The real-time strategy (RTS) genre has usually been a juggernaut on the PC platform, but recent years have shown an overall decline in its popularity. Aside from the fan-favorite StarCraft II, RTS titles haven't seen much significant success as of late.

Hoping to change that is developer Petroglyph, who, earlier this month, released their new RTS game Forged Battalion to Steam Early Access. After playing it for several hours and learning the ins-and-outs of the title, I can confidently say that this game is one PC gamers will want to keep on their radar.

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Forged Battalion is mainly centered around the production of bases, creation of units, and how you strategize with those units against your opponent in combat. However, a really unique feature of this game is the extensive freedom you have with the types of units you can make.

Instead of choosing from a list of preset troops in-game, Forged Battalion allows you to spend research points before every match to unlock new tech, which then allows you to use that tech to create specific types of units. For example, purchasing an artillery mount for your heavy vehicles will allow you to create artillery; investing in a cannon instead allows you to create tanks.

This is only the tip of the iceberg, of course, and the variety of unlock paths found on the tech tree means you will have dozens of unique units you can make, with each one being strong against certain targets than others. Anti-material infantry will do a flat 50% more damage to all non-infantry units, while anti-tank infantry will specifically do double damage to armored ground vehicles. Again, this is only a small portion of the potential with this system.

Once you finalize the unit types you want to bring into a match, you then enter the map and have to begin building up your base and your resource economy by creating structures and mining units. The miners will do their job automatically, which means you can spend more time scouting the terrain or building up your army.

Unit production in Forged Battalion is quick, so games are usually fast-paced. However, the game is also fairly simple to pick up and play, even if you've never played the RTS genre before. Unlike most other real-time-strategy titles, the task of creating a steady stream of supplies to use is simple, which is often where many newcomers struggle. In this way, Forged Battalion is marketable to new players.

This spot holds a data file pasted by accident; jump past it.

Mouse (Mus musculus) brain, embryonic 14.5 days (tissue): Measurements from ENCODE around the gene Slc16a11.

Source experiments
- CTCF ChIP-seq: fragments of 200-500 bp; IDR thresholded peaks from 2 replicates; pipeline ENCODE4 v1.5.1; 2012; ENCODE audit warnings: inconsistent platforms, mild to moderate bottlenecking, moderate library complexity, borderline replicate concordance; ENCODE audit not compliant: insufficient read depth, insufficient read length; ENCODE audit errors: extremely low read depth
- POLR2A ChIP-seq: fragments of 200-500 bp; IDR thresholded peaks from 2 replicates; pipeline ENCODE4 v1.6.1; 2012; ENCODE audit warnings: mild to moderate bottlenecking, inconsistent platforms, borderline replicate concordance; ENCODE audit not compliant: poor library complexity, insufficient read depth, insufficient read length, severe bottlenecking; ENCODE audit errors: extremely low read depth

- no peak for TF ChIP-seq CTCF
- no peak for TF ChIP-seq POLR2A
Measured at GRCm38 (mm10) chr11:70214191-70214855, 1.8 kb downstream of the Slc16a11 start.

Simplicity is the overall name of the game with Forged Battalion, but that doesn't mean it's easy. The vast amount of different infantry, light vehicles, heavy vehicles, and aircraft that can be designed prior to the game means that every player will have their own way to play. Figuring out how to best use your own army to take down the enemy's composition of units is a great strategic challenge, and has led to some very intense matches during my time with the game.

When it comes to the look, feel, and sound of the game, Forged Battalion succeeds in some areas and misses the mark a bit in others. The visuals have a charming, cartoony look to them that, while pleasing, also make it easy to distinguish units from one another. Also solid is the game's score, which is a badass fusion of hard rock and techno beats.

Forged Battalion starts to see some flaws in the control scheme and performance, however. The controls can feel somewhat awkward, which is a big issue when you need to give units precise commands. In addition, the game has a lot of bugs and glitches that can disrupt the flow of the gameplay.

Given that the title is in Early Access, though, I'm hopeful that these issues will be ironed out as development continues. Whether you're a long time RTS fan or a new player who is considering giving the genre a shot, Forged Battalion is shaping up to be a competent game filled with depth.

Forged Battalion is available now on Steam Early Access for $19.99.

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